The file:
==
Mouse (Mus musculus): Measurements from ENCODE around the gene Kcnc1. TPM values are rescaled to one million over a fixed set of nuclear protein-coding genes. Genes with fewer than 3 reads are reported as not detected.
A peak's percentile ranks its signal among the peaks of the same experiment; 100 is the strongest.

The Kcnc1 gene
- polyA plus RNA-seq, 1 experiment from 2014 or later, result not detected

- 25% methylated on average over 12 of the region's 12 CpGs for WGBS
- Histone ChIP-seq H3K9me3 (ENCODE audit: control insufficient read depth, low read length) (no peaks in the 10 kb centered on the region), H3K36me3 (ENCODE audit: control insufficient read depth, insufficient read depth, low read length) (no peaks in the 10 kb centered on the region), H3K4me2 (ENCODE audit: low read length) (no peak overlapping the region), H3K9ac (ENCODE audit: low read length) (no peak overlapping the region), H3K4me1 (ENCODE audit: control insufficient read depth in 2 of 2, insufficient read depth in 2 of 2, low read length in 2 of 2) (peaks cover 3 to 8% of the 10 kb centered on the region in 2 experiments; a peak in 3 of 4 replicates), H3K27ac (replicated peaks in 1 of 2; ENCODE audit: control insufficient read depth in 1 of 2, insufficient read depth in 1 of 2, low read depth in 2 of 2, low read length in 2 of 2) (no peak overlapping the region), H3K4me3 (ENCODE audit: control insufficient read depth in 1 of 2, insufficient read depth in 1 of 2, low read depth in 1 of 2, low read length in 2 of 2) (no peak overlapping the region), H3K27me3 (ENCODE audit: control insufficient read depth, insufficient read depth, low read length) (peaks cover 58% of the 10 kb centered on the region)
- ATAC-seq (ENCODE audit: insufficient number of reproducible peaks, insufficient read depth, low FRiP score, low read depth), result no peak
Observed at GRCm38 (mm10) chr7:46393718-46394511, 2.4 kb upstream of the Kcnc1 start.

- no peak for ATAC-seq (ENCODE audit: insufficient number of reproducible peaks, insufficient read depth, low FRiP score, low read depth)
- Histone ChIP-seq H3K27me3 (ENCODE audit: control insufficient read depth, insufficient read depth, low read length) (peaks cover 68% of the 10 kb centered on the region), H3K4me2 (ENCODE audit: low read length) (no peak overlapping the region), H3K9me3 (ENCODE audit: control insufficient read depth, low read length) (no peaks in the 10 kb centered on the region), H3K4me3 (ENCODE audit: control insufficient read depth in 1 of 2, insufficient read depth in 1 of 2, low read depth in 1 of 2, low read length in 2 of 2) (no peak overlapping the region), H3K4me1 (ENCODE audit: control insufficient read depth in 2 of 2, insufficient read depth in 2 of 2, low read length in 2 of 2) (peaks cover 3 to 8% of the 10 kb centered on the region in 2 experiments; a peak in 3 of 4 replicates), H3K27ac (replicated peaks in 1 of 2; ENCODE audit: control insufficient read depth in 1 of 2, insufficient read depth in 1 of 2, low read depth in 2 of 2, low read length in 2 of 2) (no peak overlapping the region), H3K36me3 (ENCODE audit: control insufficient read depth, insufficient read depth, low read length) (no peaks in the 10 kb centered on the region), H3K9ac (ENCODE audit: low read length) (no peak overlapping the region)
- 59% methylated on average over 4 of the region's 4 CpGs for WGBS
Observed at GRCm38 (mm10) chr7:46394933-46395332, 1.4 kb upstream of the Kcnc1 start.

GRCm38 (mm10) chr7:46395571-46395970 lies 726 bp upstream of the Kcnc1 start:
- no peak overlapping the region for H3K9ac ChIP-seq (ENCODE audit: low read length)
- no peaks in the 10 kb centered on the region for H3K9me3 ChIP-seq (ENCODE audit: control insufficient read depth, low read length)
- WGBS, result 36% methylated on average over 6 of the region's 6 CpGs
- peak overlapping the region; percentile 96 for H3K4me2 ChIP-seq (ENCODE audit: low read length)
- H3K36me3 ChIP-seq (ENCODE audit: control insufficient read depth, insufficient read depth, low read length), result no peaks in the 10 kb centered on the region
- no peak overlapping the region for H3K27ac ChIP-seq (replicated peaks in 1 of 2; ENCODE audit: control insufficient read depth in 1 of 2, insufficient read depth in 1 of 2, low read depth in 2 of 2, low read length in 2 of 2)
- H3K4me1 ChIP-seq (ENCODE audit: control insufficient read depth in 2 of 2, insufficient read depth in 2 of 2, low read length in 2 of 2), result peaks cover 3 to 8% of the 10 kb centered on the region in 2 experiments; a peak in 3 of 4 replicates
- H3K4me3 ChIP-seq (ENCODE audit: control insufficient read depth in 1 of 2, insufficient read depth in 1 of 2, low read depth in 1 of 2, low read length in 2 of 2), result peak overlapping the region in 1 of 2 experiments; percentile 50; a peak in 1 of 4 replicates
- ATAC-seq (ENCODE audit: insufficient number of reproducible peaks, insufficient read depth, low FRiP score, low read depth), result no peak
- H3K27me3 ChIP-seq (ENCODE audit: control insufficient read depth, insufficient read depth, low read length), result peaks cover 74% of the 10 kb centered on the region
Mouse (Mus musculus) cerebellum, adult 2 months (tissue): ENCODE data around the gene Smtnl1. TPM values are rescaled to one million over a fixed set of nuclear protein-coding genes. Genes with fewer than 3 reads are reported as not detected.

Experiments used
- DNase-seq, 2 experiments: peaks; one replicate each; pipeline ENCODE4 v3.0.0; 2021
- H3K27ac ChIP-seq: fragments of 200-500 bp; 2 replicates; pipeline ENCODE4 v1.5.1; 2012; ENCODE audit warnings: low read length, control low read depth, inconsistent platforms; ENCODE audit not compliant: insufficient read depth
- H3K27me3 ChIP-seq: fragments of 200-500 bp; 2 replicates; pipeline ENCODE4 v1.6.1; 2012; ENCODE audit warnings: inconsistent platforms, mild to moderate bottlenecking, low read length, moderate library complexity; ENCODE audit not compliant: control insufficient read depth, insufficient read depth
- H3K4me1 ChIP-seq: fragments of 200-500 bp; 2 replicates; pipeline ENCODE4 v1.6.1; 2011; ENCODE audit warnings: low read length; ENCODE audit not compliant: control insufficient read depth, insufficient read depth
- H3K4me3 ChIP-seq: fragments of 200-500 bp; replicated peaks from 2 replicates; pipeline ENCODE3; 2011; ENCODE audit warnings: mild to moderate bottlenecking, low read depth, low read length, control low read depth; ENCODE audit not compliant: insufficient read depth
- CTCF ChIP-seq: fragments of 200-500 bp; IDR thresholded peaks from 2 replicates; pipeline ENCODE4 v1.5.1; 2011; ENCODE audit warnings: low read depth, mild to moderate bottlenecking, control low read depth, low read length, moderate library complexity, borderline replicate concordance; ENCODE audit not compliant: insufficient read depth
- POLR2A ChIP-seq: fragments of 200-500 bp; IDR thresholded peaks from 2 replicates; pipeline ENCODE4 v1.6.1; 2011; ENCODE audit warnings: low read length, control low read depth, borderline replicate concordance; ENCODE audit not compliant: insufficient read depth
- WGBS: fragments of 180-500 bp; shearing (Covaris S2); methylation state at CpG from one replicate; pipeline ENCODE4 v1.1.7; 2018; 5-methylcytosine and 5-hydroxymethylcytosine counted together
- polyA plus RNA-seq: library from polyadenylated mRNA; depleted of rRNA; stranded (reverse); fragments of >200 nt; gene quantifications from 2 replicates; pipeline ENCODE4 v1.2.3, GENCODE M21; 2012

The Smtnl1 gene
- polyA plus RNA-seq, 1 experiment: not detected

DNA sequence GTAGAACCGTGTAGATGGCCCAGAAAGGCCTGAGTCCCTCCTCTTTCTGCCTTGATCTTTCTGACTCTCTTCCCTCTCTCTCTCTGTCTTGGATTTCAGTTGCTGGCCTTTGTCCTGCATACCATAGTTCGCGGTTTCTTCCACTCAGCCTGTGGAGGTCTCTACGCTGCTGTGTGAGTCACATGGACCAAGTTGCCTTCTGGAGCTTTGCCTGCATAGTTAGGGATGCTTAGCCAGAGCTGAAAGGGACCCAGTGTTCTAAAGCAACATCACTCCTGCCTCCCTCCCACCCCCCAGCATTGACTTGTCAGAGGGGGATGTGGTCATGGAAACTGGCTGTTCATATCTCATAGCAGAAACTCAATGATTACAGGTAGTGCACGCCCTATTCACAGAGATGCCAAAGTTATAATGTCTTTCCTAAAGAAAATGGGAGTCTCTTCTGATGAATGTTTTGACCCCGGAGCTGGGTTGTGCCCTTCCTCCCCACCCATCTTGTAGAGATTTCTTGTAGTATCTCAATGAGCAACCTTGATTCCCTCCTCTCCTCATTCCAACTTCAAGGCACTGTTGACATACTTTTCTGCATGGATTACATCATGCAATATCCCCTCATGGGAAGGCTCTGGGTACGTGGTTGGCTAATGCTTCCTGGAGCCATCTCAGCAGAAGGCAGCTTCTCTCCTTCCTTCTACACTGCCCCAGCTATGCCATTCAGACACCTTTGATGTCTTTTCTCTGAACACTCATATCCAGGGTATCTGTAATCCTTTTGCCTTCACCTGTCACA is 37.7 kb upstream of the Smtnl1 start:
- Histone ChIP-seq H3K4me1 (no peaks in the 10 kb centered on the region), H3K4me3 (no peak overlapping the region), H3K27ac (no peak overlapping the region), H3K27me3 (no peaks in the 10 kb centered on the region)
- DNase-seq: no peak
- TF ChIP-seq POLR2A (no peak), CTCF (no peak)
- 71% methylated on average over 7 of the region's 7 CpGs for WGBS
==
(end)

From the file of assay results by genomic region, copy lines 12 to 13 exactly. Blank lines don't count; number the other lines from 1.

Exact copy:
Observed at GRCm38 (mm10) chr7:46394933-46395332, 1.4 kb upstream of the Kcnc1 start.

GRCm38 (mm10) chr7:46395571-46395970 lies 726 bp upstream of the Kcnc1 start: